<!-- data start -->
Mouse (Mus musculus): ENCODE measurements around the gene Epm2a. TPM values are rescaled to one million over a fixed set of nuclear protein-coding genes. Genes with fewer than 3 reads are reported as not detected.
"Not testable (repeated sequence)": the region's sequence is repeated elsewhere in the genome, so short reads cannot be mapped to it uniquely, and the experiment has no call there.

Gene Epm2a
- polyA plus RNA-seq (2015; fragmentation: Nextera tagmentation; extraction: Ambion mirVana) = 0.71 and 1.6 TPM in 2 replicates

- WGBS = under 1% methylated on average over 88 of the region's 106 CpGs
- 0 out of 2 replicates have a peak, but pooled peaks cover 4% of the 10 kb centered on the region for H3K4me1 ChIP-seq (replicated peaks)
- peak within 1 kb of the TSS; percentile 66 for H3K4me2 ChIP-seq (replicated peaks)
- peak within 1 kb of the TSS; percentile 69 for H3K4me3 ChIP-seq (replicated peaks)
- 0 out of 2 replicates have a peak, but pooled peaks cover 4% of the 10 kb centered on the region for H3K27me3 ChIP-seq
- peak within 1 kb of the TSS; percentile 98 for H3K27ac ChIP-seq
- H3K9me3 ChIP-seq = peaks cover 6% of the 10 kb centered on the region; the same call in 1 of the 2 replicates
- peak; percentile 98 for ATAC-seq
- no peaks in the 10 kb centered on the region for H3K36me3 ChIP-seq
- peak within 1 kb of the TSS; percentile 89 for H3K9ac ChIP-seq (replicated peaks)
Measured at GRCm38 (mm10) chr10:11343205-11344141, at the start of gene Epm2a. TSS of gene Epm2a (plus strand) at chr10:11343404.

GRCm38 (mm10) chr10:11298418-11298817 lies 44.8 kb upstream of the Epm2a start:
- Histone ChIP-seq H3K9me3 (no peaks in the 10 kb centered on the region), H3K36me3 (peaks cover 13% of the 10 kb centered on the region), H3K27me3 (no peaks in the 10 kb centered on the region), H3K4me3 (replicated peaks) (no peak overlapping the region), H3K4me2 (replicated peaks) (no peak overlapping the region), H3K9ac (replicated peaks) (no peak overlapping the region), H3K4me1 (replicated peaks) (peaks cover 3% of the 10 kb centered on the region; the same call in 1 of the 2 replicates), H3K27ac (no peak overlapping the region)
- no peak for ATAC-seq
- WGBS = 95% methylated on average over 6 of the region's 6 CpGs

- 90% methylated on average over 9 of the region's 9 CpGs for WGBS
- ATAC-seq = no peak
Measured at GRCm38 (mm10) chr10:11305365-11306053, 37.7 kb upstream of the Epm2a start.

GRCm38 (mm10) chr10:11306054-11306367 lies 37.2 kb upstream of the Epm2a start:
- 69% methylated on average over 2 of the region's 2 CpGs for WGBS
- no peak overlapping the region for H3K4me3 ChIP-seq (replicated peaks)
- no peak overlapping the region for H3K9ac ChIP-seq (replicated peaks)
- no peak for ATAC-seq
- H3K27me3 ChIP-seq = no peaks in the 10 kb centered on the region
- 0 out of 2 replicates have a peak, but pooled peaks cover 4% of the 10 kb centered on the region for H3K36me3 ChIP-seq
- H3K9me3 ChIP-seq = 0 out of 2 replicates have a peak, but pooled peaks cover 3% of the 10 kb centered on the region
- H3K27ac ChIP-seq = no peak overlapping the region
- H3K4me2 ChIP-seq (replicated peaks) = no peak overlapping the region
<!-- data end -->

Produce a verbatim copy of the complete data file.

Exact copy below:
Mouse (Mus musculus): ENCODE measurements around the gene Epm2a. TPM values are rescaled to one million over a fixed set of nuclear protein-coding genes. Genes with fewer than 3 reads are reported as not detected.
"Not testable (repeated sequence)": the region's sequence is repeated elsewhere in the genome, so short reads cannot be mapped to it uniquely, and the experiment has no call there.

Gene Epm2a
- polyA plus RNA-seq (2015; fragmentation: Nextera tagmentation; extraction: Ambion mirVana) = 0.71 and 1.6 TPM in 2 replicates

- WGBS = under 1% methylated on average over 88 of the region's 106 CpGs
- 0 out of 2 replicates have a peak, but pooled peaks cover 4% of the 10 kb centered on the region for H3K4me1 ChIP-seq (replicated peaks)
- peak within 1 kb of the TSS; percentile 66 for H3K4me2 ChIP-seq (replicated peaks)
- peak within 1 kb of the TSS; percentile 69 for H3K4me3 ChIP-seq (replicated peaks)
- 0 out of 2 replicates have a peak, but pooled peaks cover 4% of the 10 kb centered on the region for H3K27me3 ChIP-seq
- peak within 1 kb of the TSS; percentile 98 for H3K27ac ChIP-seq
- H3K9me3 ChIP-seq = peaks cover 6% of the 10 kb centered on the region; the same call in 1 of the 2 replicates
- peak; percentile 98 for ATAC-seq
- no peaks in the 10 kb centered on the region for H3K36me3 ChIP-seq
- peak within 1 kb of the TSS; percentile 89 for H3K9ac ChIP-seq (replicated peaks)
Measured at GRCm38 (mm10) chr10:11343205-11344141, at the start of gene Epm2a. TSS of gene Epm2a (plus strand) at chr10:11343404.

GRCm38 (mm10) chr10:11298418-11298817 lies 44.8 kb upstream of the Epm2a start:
- Histone ChIP-seq H3K9me3 (no peaks in the 10 kb centered on the region), H3K36me3 (peaks cover 13% of the 10 kb centered on the region), H3K27me3 (no peaks in the 10 kb centered on the region), H3K4me3 (replicated peaks) (no peak overlapping the region), H3K4me2 (replicated peaks) (no peak overlapping the region), H3K9ac (replicated peaks) (no peak overlapping the region), H3K4me1 (replicated peaks) (peaks cover 3% of the 10 kb centered on the region; the same call in 1 of the 2 replicates), H3K27ac (no peak overlapping the region)
- no peak for ATAC-seq
- WGBS = 95% methylated on average over 6 of the region's 6 CpGs

- 90% methylated on average over 9 of the region's 9 CpGs for WGBS
- ATAC-seq = no peak
Measured at GRCm38 (mm10) chr10:11305365-11306053, 37.7 kb upstream of the Epm2a start.

GRCm38 (mm10) chr10:11306054-11306367 lies 37.2 kb upstream of the Epm2a start:
- 69% methylated on average over 2 of the region's 2 CpGs for WGBS
- no peak overlapping the region for H3K4me3 ChIP-seq (replicated peaks)
- no peak overlapping the region for H3K9ac ChIP-seq (replicated peaks)
- no peak for ATAC-seq
- H3K27me3 ChIP-seq = no peaks in the 10 kb centered on the region
- 0 out of 2 replicates have a peak, but pooled peaks cover 4% of the 10 kb centered on the region for H3K36me3 ChIP-seq
- H3K9me3 ChIP-seq = 0 out of 2 replicates have a peak, but pooled peaks cover 3% of the 10 kb centered on the region
- H3K27ac ChIP-seq = no peak overlapping the region
- H3K4me2 ChIP-seq (replicated peaks) = no peak overlapping the region